Most of the book Murder on the Orient Express, by Agatha Christie, is dialogue. Definitely all the interviews with suspects are written in almost uninterrupted dialogue. It’s like reading a script. Also, it features a famous train and a wide range of characters. It should be easy to film, was my thought. Indeed, it was filmed in 1974 with an all-star cast that included Albert Finney as Hercule Poirot, Sean Connery, Lauren Bacall, and Ingrid Bergman, who won the Academy Award for Best Supporting Actress for her performance as nurse Greta Ohlsson.

The 2017 movie version of Murder on the Orient Express is quite different from the book. To begin with, the book’s dialogue—which sounded so ready-made for a film—has been removed. The script is new and often but not always improved. The interviews with suspects, which span about 85 uninteresting pages in the book, are thankfully minimized into short, intercut scenes. There are a few exceptions to this, notably Poirot’s interview with the very young Countess Andrenyi (Lucy Boynton, then 23), an interview that depicts her languorous behavior (sexy? drugged?). Other scenes are expanded in this version, so there is both more and more interesting dialogue. Ratchett (a creepy Johnny Depp) talks to Poirot extensively about his business dealings that have made him a target: a fabrication more interesting than the vague lie in the book. At the end of the movie, Poirot (Kenneth Branagh) has a lot to say about the case—

Ladies and gentlemen, I have understood in this case that the scales of justice cannot always be evenly weighed, and I must learn for once to live with the imbalance. There are no killers here…

In the book, he simply elucidates and then withdraws, an action that feels abrupt and insufficient. So, here, more is more. But it is a shame to remove Mrs. Hubbard’s constant chatter about her daughter—important chatter that creates a smokescreen of a vapid, voluble middle-aged woman that Mrs. Hubbard (Michelle Pfeiffer) is certainly not. At the end of the book, Mrs. Hubbard says, “I always fancied myself in comedy parts,” but in this movie there is nothing comedic about the character.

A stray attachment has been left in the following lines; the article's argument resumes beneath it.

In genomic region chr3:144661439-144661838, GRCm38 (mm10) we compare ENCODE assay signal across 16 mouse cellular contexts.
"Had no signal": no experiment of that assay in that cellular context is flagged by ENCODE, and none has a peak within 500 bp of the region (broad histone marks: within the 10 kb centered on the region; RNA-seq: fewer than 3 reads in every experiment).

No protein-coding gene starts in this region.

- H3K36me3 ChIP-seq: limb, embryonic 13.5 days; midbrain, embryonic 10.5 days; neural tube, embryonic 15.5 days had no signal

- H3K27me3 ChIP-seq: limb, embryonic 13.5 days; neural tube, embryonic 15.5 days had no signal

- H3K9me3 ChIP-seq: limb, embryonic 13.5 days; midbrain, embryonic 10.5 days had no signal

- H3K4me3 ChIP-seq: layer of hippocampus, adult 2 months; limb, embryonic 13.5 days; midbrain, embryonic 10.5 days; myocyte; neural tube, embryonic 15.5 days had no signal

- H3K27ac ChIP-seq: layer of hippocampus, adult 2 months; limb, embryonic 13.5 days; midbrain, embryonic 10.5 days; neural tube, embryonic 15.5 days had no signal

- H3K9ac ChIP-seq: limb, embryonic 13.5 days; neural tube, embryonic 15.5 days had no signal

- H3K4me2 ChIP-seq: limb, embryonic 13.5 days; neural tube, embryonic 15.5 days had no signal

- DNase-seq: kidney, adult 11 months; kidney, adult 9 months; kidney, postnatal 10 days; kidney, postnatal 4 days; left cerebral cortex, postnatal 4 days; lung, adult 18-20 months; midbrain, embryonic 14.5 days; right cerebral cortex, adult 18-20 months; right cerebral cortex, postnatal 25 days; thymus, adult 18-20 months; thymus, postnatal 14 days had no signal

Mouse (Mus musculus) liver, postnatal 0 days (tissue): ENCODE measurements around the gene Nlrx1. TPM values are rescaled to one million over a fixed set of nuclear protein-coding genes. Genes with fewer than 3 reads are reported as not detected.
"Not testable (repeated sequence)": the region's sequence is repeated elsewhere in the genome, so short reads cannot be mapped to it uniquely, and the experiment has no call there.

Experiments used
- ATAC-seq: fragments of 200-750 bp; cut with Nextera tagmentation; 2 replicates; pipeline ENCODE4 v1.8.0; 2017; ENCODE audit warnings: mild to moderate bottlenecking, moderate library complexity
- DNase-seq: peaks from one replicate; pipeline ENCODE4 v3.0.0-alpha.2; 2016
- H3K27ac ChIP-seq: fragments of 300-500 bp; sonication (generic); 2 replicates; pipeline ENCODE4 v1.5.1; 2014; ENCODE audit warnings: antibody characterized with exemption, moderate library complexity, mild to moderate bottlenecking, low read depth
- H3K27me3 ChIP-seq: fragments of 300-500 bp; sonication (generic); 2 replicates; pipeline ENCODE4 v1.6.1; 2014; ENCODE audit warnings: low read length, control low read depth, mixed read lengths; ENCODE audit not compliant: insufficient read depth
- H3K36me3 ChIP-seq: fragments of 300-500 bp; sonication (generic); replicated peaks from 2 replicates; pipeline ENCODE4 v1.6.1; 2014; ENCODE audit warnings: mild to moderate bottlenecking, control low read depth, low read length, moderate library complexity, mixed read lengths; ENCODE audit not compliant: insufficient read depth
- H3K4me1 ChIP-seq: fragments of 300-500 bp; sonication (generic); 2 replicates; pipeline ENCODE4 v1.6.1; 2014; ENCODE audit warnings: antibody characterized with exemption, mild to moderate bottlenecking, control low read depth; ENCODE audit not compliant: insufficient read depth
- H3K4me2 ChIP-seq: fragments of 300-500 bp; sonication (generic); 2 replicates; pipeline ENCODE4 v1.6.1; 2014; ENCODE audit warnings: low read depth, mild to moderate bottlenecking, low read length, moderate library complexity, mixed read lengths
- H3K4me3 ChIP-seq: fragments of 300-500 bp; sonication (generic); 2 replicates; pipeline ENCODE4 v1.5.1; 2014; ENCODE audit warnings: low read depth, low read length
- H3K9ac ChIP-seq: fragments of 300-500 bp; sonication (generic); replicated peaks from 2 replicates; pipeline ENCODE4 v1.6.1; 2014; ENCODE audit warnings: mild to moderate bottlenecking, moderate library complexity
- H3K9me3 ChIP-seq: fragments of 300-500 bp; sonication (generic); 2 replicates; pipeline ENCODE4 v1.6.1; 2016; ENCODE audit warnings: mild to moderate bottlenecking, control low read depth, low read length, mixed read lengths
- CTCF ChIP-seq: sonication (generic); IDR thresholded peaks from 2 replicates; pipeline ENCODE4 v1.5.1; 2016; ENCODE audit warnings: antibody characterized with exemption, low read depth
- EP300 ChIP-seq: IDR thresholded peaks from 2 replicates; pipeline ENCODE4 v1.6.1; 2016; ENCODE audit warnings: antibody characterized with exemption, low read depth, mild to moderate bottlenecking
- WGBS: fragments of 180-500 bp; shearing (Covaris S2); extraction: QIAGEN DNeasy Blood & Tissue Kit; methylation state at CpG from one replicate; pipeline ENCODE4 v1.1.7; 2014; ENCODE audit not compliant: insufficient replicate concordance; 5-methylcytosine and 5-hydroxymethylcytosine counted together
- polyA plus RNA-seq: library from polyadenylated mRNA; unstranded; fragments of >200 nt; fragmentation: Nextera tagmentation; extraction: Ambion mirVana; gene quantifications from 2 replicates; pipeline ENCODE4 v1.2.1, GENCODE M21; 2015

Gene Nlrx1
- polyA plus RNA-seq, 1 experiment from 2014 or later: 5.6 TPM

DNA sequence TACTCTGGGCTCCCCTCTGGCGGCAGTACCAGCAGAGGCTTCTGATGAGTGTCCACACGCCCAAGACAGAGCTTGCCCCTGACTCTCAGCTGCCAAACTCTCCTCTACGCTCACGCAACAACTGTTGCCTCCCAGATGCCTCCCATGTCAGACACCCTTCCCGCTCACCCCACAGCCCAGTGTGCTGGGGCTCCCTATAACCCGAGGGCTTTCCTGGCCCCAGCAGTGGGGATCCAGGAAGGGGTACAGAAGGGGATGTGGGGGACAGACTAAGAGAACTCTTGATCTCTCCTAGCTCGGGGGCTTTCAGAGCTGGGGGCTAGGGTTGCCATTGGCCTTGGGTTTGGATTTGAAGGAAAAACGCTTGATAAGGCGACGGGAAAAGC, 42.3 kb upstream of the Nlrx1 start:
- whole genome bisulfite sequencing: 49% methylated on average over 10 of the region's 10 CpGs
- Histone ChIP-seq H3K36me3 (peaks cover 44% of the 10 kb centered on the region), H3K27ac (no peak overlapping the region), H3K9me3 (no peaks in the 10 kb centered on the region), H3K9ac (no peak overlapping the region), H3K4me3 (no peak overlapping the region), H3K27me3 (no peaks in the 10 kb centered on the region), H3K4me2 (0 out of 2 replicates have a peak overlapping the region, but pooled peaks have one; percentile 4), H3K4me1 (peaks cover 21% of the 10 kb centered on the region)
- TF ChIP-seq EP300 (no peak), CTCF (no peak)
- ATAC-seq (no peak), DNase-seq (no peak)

There is also nothing cozy about this version of Murder on the Orient Express, and Agatha Christie wrote what are termed cozy mysteries, not violent crime novels, like Ed McBain. But, there is a lot of violence in this movie. After Ratchett is stabbed to death twelve times, Mrs. Hubbard is knifed, and Poirot is shot at. Also, there is a grim flashback of the murder. Apart from the murder of Ratchett, none of these things happen in the book. Mrs. Hubbard is not knifed. Poirot is not shot at. Ratchett’s murder is left to the reader’s imagination. Following Poirot’s elucidation is, uh, a request to be shot that turns into an attempted suicide. Not only don’t these things happen in the book, they would not have happened in the book.

Other aspects of this movie need to be overlooked: a chase scene, a portrait of Poirot’s ma chère Katherine, and…Poirot’s mustache. A car chase scene is a staple of action movies. Here, the chase happens on foot—because the train is stranded in the snow—and the scene provides suspense, but any sort of chase scene is not a convention of Agatha Christie mysteries. It’s odd. It’s also odd that Poirot talks to a portrait of his chère Katherine; if Poirot had a past love, Christie never describes it anywhere. And then there’s the matter of the mustache! In this version, Poirot’s mustache is extraordinarily long and graying. Generally, it is depicted as fairly small, black, and upward-pointed. As Poirot on PBS, David Suchet gets the mustache right. In fact, he looks overall like the Poirot that Christie describes. Branagh does not, and it’s distracting.

Some novelties work nicely, like camera angles from above or from below or reflections of a face, making a person literally two-faced. The accentuation of Poirot’s focus on symmetry amuses. Still, purists beware! There’s a lot of overlooking to do.

 

Thomas Gagnon has published essays and reviews in Wilderness House Literary Review and alternative literary blog, The Boston Area Small Press and Poetry Scene. He has published articles about art exhibits in South End News and poetry in cross-disability literary journal Breath and Shadow.

 

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